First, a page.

If this is really what happened, it would seem to be a victory for the idea that dictatorships have the advantage of nimbleness and flexibility — give the top guy absolute power, and he can pivot policy on a dime. There seem to be a number of people in the U.S. business world who want to breathe a sigh of relief, assume that the Chinese leadership has set everything right, and invest as if China’s role in the global economic system is just going to continue the way it was before. That would certainly be easier than a rapid, risky, difficult reevaluation.
But when we take a closer look at this pivot, we see that not all is going according to plan. First of all, the reports of strange and violent incidents related to the Zero Covid policy are proliferating. There was a big riot in the “iPhone City” factory complex in Zhengzhou, partly over Zero Covid measures and partly over bad working conditions. Here’s a video from that riot:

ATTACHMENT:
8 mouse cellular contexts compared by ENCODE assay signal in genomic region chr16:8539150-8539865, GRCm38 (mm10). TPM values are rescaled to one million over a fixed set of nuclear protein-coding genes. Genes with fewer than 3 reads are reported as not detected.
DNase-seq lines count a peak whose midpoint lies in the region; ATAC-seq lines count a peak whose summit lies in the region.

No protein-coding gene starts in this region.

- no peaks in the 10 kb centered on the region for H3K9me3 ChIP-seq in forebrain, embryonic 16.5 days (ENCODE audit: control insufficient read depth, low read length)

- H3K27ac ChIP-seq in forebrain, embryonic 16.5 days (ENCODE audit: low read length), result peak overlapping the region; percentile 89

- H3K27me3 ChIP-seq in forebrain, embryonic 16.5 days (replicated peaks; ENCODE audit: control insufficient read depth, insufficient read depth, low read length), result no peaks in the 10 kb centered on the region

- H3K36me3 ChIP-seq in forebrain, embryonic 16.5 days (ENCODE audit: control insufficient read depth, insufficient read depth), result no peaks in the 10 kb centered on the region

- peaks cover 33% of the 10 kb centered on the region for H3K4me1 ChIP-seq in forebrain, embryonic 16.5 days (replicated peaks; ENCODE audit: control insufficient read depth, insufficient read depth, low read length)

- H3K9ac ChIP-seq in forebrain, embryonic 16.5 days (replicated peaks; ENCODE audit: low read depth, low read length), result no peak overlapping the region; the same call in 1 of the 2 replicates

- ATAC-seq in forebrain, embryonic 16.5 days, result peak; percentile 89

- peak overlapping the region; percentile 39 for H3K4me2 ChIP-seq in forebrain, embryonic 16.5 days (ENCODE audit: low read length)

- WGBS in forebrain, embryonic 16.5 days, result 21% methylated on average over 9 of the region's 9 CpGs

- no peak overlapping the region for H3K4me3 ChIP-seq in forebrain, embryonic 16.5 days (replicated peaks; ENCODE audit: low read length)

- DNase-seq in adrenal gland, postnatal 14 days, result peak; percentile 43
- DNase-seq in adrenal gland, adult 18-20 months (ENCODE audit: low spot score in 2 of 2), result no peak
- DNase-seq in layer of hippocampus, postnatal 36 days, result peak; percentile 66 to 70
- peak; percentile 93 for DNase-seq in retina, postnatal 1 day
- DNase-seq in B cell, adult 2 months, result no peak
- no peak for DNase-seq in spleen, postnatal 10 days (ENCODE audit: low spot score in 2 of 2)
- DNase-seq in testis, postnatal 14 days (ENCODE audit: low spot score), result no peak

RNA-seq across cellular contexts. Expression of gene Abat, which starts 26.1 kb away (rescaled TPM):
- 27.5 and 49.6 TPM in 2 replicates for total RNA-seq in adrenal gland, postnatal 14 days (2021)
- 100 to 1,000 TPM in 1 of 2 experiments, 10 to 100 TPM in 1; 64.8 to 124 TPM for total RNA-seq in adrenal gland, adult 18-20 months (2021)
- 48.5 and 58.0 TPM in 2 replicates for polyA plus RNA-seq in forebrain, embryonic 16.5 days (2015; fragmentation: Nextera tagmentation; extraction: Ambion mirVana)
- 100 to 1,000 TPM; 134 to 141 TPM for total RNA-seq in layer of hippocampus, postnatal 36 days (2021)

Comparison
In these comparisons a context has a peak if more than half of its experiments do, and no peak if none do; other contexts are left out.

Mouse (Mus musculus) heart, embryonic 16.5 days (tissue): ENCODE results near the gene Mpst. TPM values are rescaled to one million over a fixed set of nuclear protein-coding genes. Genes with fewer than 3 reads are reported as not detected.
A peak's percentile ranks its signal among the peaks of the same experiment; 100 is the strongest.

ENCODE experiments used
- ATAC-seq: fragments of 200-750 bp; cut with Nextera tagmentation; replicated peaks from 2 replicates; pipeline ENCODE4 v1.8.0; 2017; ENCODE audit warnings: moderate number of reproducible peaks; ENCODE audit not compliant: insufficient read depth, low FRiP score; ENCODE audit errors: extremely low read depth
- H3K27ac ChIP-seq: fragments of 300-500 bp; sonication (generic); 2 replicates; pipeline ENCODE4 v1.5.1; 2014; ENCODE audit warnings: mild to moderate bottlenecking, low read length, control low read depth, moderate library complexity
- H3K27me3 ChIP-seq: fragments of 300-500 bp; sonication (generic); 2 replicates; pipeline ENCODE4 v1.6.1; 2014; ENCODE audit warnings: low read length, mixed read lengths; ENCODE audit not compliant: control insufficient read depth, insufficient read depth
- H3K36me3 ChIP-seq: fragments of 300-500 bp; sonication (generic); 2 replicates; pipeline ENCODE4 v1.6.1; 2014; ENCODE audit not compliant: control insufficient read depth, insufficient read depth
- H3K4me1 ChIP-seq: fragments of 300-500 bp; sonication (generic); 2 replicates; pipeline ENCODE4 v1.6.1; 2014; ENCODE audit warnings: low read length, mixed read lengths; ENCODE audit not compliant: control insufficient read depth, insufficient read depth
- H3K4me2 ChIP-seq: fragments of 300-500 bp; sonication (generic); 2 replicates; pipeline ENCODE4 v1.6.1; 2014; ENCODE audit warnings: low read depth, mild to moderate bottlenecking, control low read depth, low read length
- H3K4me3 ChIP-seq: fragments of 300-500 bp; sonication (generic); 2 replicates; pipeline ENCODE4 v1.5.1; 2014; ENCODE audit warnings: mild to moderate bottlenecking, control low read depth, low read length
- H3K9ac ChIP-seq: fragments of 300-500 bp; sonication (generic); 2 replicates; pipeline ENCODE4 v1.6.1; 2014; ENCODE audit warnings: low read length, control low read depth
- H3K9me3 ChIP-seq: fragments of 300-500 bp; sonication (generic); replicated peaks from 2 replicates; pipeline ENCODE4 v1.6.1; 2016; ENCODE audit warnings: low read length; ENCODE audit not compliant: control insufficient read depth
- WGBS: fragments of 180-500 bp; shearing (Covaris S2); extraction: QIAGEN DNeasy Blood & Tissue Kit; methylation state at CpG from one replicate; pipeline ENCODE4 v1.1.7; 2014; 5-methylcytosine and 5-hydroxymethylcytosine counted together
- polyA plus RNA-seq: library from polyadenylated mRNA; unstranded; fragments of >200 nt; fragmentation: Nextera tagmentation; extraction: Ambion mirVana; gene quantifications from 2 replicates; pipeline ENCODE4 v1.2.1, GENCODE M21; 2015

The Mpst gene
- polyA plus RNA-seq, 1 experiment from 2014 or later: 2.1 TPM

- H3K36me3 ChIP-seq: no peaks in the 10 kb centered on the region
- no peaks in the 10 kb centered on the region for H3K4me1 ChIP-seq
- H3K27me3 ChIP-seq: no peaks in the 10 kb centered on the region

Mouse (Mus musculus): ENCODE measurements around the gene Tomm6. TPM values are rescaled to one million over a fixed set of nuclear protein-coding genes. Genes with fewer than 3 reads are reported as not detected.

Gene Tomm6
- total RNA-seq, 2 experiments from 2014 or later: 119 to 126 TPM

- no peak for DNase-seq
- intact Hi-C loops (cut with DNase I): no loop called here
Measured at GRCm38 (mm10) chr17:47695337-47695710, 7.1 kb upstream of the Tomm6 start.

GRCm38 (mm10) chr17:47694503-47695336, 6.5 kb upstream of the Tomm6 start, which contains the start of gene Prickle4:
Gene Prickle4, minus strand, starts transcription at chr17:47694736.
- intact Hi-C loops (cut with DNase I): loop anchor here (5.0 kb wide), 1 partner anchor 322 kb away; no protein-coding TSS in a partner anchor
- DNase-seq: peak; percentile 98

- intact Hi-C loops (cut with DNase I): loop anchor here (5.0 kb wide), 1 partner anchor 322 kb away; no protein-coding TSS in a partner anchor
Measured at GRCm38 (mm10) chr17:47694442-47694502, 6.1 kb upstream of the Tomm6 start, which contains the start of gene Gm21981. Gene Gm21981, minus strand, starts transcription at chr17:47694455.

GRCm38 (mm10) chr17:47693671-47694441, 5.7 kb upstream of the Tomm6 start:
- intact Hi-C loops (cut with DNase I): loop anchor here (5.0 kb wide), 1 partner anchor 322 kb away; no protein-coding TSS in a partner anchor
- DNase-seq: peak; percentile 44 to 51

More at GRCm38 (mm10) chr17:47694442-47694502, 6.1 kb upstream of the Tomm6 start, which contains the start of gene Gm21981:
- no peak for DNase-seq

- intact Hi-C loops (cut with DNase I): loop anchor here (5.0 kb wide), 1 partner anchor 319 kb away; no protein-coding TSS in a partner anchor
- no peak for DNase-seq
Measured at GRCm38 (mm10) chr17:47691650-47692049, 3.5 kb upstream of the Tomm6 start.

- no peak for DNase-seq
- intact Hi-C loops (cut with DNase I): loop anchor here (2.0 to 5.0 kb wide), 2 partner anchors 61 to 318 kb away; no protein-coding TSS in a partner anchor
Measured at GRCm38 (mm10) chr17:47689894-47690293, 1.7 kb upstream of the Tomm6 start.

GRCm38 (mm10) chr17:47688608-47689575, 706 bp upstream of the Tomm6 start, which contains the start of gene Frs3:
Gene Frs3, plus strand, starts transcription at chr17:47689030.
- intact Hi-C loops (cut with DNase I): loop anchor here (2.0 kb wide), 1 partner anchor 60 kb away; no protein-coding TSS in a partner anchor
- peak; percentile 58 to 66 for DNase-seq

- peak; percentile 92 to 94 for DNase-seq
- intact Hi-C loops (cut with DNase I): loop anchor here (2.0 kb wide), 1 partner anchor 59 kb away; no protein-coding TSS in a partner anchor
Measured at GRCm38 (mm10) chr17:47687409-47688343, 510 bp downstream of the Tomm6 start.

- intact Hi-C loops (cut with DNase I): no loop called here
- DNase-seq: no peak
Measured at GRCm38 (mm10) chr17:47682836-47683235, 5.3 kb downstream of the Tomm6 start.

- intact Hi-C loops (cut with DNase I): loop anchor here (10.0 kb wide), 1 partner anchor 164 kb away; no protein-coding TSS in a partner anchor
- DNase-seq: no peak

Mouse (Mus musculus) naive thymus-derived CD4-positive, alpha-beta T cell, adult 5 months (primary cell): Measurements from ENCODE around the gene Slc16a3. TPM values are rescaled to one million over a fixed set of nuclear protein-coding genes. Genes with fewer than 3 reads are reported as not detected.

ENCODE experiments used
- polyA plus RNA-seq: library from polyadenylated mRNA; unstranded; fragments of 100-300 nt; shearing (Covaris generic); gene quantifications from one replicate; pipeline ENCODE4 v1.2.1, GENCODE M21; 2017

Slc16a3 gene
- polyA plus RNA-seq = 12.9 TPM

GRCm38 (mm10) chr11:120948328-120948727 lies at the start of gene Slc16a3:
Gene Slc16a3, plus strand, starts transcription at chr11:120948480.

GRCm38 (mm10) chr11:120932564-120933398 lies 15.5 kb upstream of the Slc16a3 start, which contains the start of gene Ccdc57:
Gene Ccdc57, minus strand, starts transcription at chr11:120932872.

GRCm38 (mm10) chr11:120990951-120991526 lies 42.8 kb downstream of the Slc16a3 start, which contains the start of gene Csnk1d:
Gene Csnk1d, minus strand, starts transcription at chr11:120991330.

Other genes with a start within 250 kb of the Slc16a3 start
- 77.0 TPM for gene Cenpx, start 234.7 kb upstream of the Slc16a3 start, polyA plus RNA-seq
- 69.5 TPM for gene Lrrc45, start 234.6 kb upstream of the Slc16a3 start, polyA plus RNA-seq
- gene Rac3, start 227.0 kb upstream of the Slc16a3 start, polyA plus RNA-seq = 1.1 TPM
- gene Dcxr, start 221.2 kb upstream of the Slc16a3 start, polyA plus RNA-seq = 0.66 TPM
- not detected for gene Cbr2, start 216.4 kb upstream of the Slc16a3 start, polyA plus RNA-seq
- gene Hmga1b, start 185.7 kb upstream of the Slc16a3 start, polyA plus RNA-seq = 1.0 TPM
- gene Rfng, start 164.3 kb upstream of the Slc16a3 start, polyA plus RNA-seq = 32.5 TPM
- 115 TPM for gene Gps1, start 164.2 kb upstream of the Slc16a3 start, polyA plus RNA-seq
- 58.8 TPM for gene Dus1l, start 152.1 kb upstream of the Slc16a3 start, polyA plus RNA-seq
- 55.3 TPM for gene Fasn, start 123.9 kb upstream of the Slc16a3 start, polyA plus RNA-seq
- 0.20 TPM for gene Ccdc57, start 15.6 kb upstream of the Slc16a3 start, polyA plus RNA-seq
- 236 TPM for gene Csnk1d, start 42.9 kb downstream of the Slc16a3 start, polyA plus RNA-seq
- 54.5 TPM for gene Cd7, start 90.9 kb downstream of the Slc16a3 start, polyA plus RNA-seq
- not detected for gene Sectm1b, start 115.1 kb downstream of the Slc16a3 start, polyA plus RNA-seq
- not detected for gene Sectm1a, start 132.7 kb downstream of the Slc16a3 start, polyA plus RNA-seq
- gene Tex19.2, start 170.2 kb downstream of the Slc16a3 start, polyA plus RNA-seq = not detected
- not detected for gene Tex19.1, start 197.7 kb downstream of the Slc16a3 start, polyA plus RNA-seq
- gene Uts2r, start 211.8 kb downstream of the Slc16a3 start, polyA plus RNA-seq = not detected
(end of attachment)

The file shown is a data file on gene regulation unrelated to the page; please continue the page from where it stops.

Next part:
And here are some more videos. The situation is creating quite a bit of trouble for Apple and its contractor, Foxconn. Then there was a big fire in Urumqi in Xinjiang that killed 10 people, where fire trucks weren’t able to get to the fire due to Zero Covid. (Update: See my China News list on Twitter for many more local outbreaks of unrest.)
Incidents like these create bad press for China, and discourage investment, but ultimately the government shouldn’t have too much trouble containing them. The real problem is that China is finding out that as soon as it lets up on its incredibly draconian containment measures, a bunch of people start getting Covid.